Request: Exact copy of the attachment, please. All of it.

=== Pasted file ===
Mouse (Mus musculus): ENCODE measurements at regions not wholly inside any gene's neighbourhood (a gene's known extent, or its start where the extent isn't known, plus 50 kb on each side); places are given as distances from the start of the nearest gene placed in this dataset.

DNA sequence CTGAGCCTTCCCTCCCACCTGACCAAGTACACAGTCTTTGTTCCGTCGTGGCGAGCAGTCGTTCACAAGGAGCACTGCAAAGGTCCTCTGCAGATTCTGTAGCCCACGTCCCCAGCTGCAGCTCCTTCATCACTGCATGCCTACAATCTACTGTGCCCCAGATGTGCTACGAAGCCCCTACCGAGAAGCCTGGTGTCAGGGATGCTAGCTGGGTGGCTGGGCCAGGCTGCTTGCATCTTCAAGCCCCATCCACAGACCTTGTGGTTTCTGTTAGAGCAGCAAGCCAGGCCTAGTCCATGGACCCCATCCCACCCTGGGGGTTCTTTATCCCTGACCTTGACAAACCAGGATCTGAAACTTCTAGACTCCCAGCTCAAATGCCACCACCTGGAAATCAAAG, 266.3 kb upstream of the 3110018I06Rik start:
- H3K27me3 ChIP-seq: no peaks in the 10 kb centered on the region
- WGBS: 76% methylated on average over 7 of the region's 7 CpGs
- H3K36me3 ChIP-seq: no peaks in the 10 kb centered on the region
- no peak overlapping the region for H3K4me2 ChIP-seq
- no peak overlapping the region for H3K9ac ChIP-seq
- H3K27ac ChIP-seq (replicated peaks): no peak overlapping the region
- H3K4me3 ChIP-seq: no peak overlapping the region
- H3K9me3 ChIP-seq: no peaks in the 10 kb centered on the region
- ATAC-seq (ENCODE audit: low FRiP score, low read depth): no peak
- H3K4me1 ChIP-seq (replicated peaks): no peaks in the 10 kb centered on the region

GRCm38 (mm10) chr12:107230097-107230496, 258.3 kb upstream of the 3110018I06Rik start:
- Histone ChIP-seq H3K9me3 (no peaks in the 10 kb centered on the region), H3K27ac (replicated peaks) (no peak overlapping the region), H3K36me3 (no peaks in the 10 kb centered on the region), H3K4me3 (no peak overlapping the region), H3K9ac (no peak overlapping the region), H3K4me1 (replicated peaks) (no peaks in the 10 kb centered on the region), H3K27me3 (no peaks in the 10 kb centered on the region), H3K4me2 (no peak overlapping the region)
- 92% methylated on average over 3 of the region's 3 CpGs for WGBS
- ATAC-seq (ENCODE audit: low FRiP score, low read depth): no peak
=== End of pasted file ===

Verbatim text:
Mouse (Mus musculus): ENCODE measurements at regions not wholly inside any gene's neighbourhood (a gene's known extent, or its start where the extent isn't known, plus 50 kb on each side); places are given as distances from the start of the nearest gene placed in this dataset.

DNA sequence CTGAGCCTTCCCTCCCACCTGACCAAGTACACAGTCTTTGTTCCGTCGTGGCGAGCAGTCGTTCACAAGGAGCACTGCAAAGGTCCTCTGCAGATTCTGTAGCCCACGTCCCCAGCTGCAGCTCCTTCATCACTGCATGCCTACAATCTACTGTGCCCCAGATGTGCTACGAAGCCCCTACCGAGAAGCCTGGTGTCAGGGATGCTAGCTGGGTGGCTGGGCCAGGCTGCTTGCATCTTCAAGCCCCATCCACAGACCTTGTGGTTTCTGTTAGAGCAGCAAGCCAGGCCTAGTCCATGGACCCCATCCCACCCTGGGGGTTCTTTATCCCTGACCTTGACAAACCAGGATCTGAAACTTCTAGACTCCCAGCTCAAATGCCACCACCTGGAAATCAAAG, 266.3 kb upstream of the 3110018I06Rik start:
- H3K27me3 ChIP-seq: no peaks in the 10 kb centered on the region
- WGBS: 76% methylated on average over 7 of the region's 7 CpGs
- H3K36me3 ChIP-seq: no peaks in the 10 kb centered on the region
- no peak overlapping the region for H3K4me2 ChIP-seq
- no peak overlapping the region for H3K9ac ChIP-seq
- H3K27ac ChIP-seq (replicated peaks): no peak overlapping the region
- H3K4me3 ChIP-seq: no peak overlapping the region
- H3K9me3 ChIP-seq: no peaks in the 10 kb centered on the region
- ATAC-seq (ENCODE audit: low FRiP score, low read depth): no peak
- H3K4me1 ChIP-seq (replicated peaks): no peaks in the 10 kb centered on the region

GRCm38 (mm10) chr12:107230097-107230496, 258.3 kb upstream of the 3110018I06Rik start:
- Histone ChIP-seq H3K9me3 (no peaks in the 10 kb centered on the region), H3K27ac (replicated peaks) (no peak overlapping the region), H3K36me3 (no peaks in the 10 kb centered on the region), H3K4me3 (no peak overlapping the region), H3K9ac (no peak overlapping the region), H3K4me1 (replicated peaks) (no peaks in the 10 kb centered on the region), H3K27me3 (no peaks in the 10 kb centered on the region), H3K4me2 (no peak overlapping the region)
- 92% methylated on average over 3 of the region's 3 CpGs for WGBS
- ATAC-seq (ENCODE audit: low FRiP score, low read depth): no peak